Uganda has taken another step forward in its pursuit of nuclear power for domestic generation, signing a Memorandum of Understanding with the China National Nuclear Corporation that will promote the use of radioactivity for civil projects involving agriculture, medicine and manufacturing.
Uganda's cabinet approved of a pursuit of electricity generation through nuclear technology in 2015. The country's Ministry of Energy was assigned the tasks of planning for future energy supply and selecting a site for the country's first nuclear power plant. Various sites have been studied and the International Atomic Energy Agency has conducted a preliminary SEED mission to Uganda, which advises country's in pursuit of nuclear power on infrastructure and organizational planning required to meet international standards for safety and security.
Potential sites include Lamwo, Kiruhura, Mubende and Buyende.
The recent MOU was signed by CNNC Chairman Wang Shoujun and Uganda's Ministry of Energy head Irene Muloni.
While the MOU focuses on domestic applications for radioactivity, the signing also included discussions and presentations on development and construction of a Hualong One reactor, the model China has developed as its current export design, the World Nuclear Association reported. In turn, Muloni presented Uganda as actively targeting nuclear power for electricity generation.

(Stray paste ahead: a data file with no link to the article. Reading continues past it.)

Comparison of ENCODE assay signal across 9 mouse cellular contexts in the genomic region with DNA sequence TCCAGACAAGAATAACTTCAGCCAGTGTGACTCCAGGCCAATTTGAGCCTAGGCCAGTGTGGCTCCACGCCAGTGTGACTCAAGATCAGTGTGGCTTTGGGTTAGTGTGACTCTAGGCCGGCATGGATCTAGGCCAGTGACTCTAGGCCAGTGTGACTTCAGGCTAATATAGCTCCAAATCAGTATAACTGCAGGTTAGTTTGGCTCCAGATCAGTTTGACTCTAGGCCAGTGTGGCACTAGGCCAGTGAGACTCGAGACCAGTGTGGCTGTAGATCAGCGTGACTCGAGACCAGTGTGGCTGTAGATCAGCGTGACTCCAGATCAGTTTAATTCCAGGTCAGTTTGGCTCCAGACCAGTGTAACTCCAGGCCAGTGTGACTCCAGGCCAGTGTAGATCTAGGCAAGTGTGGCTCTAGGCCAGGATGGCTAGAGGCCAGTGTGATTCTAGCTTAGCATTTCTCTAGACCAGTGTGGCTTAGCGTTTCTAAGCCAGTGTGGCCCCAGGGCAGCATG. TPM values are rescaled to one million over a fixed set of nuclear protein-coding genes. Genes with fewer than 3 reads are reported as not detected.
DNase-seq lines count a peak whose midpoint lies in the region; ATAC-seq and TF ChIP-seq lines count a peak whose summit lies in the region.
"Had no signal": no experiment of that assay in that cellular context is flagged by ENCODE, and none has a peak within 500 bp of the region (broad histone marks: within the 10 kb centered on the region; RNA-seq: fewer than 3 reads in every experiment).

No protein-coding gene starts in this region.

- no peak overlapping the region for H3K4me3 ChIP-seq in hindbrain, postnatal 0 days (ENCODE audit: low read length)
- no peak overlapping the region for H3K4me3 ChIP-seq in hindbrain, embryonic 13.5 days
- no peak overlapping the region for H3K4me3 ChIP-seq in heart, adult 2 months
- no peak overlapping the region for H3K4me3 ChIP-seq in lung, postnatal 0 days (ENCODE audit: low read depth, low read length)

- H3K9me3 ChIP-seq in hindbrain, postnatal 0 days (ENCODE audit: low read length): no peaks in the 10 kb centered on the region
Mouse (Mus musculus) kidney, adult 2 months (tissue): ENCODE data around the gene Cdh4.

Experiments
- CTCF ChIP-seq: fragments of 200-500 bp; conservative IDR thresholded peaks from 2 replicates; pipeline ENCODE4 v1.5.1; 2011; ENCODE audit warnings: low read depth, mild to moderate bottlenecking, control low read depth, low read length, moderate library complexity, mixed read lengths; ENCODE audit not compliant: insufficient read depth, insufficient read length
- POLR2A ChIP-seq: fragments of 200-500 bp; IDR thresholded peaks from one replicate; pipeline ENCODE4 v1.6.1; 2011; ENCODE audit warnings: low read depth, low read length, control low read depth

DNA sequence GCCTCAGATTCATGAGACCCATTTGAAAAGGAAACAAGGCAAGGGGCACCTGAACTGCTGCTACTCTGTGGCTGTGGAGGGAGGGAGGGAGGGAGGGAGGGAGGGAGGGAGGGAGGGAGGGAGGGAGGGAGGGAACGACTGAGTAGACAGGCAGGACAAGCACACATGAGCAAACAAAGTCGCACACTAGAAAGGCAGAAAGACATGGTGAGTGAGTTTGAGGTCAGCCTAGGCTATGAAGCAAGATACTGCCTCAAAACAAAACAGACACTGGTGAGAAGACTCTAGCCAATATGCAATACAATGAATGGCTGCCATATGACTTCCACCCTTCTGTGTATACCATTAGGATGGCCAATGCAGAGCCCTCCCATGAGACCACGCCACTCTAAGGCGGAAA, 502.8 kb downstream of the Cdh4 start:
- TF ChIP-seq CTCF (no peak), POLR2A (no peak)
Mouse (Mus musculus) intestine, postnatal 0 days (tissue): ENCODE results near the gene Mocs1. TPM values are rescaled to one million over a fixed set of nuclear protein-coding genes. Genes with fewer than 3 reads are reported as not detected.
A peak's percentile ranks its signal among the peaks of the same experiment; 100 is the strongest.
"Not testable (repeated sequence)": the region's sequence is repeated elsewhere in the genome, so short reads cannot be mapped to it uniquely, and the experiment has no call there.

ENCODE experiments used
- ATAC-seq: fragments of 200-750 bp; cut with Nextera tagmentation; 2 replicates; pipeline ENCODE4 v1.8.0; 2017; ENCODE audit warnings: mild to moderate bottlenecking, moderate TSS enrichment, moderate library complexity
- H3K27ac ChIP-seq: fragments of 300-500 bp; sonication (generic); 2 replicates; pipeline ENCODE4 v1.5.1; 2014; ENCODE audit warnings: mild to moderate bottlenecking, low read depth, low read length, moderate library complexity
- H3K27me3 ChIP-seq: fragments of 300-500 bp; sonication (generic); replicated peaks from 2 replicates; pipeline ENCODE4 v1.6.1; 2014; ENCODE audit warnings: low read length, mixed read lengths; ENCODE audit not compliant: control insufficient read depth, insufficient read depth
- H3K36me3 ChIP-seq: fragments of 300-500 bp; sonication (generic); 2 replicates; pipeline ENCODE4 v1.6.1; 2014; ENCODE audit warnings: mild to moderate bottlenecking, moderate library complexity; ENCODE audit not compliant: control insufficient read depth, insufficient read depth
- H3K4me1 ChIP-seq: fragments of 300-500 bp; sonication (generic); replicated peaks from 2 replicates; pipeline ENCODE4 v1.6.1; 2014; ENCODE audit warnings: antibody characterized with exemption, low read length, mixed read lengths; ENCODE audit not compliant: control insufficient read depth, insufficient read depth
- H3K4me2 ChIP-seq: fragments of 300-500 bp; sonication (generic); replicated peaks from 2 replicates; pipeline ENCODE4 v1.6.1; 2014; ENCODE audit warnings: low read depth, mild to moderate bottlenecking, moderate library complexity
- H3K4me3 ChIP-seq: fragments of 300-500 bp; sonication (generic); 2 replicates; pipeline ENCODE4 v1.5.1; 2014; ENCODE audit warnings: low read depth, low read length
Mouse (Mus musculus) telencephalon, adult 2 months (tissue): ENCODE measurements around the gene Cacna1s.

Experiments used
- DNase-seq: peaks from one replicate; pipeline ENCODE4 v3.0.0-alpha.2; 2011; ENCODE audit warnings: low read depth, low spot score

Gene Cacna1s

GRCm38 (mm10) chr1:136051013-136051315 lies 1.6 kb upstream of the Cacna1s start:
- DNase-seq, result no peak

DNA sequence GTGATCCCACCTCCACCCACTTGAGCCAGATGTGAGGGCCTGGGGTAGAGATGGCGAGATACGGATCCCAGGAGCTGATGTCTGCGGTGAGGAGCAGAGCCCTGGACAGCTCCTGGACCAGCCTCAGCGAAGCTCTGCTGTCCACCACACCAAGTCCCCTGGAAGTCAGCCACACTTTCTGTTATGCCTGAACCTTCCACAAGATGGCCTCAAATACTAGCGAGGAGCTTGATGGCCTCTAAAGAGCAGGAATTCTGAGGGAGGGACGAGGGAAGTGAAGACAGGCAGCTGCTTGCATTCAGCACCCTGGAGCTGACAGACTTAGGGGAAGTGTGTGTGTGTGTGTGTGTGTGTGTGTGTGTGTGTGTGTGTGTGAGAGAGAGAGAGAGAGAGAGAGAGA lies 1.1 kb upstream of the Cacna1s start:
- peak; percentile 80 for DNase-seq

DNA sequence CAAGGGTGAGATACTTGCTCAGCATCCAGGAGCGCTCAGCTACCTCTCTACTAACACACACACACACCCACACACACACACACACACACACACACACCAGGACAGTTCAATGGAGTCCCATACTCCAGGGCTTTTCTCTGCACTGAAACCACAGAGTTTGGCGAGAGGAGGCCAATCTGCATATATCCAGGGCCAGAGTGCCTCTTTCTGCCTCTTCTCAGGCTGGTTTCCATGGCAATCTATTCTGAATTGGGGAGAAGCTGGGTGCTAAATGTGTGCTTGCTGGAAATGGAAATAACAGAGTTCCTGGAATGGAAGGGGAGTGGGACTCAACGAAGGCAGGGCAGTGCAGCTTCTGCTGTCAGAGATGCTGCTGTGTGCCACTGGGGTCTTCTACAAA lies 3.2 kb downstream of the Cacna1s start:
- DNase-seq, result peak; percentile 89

The goal in Uganda is to generate 30,000 megawatts of electricity through nuclear technology by 2026, making use of Uganda's domestic supply of uranium in the process.
Uganda, which signed a nuclear power agreement with Russian concerns in June 2017, is listed as one of 45 countries with no domestic reactors that are planning to develop nuclear power for electricity generation. Neighboring Kenya and Tanzania are also actively pursuing a domestic nuclear power program.
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